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Application of Reverse Genetics to Studies of SCoV

Mark R. Denison, M.D

Because of the potential for re-emergence of SARS, it is important to move forward with research in diagnostics, vaccines, and therapeutics for SCoV. Experience with the development and use of reverse genetics to study other coronaviruses resulted in establishment of reverse genetics for SCoV within months of the onset of the worldwide epidemic (Yount et al., 2003). How should the understanding of other coronaviruses, the rapid advances in research with SCoV, and the development of reverse genetics for SCoV be harnesssed to achieve these goals and attack these critical questions in SCoV replication, pathogenesis, and disease? Certainly, the use of SCoV reverse genetics, along with robust tissue culture systems and emerging animal models, creates the potential to rapidly answer questions concerning: (1) determinants of virus growth in culture; (2) potential mechanisms of transpecies adaptation; (3) sensitivity to and escape from biochemical and immune interference with replication; (4) determinants of virulence and pathogenesis; (5) mechanisms of genome recombination and mutation; (6) functions of and requirements for replicase, structural, and accessory proteins; and (7) development of stably attenuated viruses for use as seed stocks for inactivated vaccine or testing as live-attenuated vaccines.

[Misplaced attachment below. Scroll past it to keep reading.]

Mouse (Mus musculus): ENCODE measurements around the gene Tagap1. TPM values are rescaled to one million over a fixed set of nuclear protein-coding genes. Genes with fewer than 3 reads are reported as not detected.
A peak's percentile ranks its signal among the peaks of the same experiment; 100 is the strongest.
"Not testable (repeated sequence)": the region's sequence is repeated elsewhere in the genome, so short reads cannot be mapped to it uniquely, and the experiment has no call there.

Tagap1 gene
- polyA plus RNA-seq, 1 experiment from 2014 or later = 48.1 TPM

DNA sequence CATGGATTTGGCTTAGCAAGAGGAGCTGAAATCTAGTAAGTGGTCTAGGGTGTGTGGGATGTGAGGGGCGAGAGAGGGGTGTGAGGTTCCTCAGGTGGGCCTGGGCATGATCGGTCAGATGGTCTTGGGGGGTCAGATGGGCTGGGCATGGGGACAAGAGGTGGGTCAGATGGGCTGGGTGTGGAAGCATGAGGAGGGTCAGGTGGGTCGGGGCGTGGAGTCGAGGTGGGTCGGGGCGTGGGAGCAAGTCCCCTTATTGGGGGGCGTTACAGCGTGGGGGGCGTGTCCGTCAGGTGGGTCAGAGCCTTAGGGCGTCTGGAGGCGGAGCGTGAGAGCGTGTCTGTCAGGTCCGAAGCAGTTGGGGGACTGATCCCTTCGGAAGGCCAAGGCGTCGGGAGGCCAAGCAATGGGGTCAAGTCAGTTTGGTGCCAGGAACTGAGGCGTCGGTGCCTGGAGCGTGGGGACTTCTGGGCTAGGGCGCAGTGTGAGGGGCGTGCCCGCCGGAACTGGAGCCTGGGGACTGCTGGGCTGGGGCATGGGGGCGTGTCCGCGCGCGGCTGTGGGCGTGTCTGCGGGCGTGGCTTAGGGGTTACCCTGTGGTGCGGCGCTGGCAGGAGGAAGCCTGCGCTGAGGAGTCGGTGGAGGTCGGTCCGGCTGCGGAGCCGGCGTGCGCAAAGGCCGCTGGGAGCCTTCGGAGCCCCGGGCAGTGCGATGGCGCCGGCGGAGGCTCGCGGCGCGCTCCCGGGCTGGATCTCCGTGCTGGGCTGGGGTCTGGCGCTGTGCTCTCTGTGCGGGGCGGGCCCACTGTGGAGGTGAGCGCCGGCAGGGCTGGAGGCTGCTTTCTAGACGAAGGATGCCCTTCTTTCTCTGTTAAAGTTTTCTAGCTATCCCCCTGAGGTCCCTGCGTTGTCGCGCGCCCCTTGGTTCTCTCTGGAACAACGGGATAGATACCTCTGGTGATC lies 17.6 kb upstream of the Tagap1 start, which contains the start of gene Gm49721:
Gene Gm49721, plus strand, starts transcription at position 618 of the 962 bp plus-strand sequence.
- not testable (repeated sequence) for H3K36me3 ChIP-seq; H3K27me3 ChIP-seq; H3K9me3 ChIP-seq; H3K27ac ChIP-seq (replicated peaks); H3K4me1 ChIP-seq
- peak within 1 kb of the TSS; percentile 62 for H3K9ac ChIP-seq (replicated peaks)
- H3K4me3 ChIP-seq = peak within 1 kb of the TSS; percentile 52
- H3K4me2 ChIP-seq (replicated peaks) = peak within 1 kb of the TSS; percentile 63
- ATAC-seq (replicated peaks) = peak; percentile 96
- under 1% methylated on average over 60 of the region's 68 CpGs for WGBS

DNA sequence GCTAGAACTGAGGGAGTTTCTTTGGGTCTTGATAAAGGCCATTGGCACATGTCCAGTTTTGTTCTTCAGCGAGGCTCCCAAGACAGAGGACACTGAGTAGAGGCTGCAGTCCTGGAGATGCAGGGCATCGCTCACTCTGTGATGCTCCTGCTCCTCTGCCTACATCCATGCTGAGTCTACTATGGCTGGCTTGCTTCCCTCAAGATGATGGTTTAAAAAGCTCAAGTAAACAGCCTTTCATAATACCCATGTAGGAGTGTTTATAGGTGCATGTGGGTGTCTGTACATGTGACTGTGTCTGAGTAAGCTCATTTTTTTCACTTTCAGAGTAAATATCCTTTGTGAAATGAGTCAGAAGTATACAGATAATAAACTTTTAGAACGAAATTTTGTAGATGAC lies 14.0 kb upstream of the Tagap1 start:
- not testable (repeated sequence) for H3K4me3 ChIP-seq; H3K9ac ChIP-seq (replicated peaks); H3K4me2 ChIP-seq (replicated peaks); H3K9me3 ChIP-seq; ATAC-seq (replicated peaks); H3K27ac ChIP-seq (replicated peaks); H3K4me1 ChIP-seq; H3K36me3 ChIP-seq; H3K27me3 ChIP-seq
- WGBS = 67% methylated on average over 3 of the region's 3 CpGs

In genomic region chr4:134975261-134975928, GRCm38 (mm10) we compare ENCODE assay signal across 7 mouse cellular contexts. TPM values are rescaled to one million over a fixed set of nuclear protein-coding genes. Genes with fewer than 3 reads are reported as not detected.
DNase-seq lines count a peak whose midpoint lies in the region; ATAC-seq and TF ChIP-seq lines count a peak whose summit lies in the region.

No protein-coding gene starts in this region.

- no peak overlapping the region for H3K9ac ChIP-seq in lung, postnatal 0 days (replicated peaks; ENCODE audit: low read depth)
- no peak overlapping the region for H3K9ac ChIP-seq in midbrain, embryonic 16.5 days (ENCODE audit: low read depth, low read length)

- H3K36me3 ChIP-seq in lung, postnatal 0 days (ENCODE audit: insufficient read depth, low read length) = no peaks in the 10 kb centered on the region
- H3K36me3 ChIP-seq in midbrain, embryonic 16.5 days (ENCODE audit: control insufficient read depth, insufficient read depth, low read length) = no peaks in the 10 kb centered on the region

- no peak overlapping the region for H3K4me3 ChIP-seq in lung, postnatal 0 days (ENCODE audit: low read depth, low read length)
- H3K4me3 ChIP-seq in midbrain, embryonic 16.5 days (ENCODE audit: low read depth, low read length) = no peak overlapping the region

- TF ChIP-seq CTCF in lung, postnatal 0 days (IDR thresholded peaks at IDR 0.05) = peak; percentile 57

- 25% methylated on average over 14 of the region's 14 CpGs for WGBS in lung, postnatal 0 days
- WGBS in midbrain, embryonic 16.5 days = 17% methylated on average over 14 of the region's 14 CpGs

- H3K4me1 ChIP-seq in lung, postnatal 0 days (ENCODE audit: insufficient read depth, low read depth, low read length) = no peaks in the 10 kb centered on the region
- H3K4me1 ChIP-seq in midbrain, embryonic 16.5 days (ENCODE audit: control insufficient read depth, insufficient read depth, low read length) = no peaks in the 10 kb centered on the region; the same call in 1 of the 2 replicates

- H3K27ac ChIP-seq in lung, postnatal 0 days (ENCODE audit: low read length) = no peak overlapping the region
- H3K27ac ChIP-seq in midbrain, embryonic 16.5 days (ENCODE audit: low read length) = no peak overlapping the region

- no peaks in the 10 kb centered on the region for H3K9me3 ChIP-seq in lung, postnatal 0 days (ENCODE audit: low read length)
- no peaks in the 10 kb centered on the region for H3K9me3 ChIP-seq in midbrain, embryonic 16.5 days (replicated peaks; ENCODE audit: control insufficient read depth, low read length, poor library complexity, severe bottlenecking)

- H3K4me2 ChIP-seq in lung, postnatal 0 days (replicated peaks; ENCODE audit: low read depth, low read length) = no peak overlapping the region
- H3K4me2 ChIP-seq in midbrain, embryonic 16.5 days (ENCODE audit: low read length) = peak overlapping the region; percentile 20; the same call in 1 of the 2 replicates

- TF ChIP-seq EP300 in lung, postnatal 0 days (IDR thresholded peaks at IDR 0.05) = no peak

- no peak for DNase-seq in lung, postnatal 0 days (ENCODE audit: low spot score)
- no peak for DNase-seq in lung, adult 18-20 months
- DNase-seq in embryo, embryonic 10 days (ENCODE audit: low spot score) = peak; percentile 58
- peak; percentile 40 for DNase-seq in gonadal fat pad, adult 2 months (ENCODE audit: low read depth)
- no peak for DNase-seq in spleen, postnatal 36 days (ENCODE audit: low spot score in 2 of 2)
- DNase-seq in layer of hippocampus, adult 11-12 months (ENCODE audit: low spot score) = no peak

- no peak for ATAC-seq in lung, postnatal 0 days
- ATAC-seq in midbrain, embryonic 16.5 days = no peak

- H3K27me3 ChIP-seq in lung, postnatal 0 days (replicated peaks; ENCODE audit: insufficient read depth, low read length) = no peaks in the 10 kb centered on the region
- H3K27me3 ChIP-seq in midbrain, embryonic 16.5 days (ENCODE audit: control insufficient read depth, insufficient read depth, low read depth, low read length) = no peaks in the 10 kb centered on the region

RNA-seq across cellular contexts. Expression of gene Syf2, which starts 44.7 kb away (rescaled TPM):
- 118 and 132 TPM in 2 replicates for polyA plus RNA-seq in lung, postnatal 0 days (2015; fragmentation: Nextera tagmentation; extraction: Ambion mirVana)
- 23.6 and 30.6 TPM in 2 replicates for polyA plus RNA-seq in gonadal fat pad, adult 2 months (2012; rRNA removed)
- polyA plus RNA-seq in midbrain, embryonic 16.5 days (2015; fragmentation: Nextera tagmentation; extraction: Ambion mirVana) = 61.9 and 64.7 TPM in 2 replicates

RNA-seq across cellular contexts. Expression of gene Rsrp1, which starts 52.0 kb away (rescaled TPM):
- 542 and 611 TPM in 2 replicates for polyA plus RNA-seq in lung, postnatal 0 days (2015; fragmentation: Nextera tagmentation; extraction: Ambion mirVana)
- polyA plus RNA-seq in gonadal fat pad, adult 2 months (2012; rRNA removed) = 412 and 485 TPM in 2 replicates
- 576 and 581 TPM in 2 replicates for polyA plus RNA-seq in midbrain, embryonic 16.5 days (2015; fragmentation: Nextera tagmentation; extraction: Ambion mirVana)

How then should these critical issues be investigated while recognizing the potential of SCoV to cause severe disease, as well as the potential for rapid spread? First, there is significant experience with other coronaviruses in attenuation of virus replication and pathogenesis, both using virus passage and by direct engineering of changes. Although coronavirus genome organization, proteins, and replication appear more tolerant of changes then previously thought, all changes of gene order, gene deletion, insertion, or mutagenesis so far reported have led to viruses impaired in replication, pathogenesis, or both. Many of the attenuating changes in MHV and other coronaviruses are conserved in SCoV and thus could be tested for likely attenuation in SCoV culture and animal models. Second, where there is clear conservation of sequences, motifs, proteins, or putative functions between SCoV and model viruses such as MHV, new or untested changes might be most rapidly analyzed under BSL2 conditions in those model viruses, and then directly applied to SARS once their phenotypes are determined. Third, all work with SCoV will be performed only under BSL3 conditions. This would also apply to chimeric viruses, whether engineered by introduction into the SCoV background, or by introducing SCoV proteins or sequences with known or predicted pathogenic consequences into other coronavirus backgrounds. Finally, it is important to develop strains of SCoV that are attenuated and stabilized against reversion and recombination, to be used as the basis for studies of other replication and pathogenesis determinants and construction of virus chimeras. Such attenuated variants would provide additional safeguards while allowing application of powerful genetic tools to the study of SCoV emergence, biology, disease, treatment, and prevention. Overall, newly invigorated programs in other human and animal coronaviruses, combined with the new research in SCoV, will shed important new light on this important virus family and perhaps lead to better understanding of the potential for resurgence of SCoV or the emergence of other coronaviruses into human populations.

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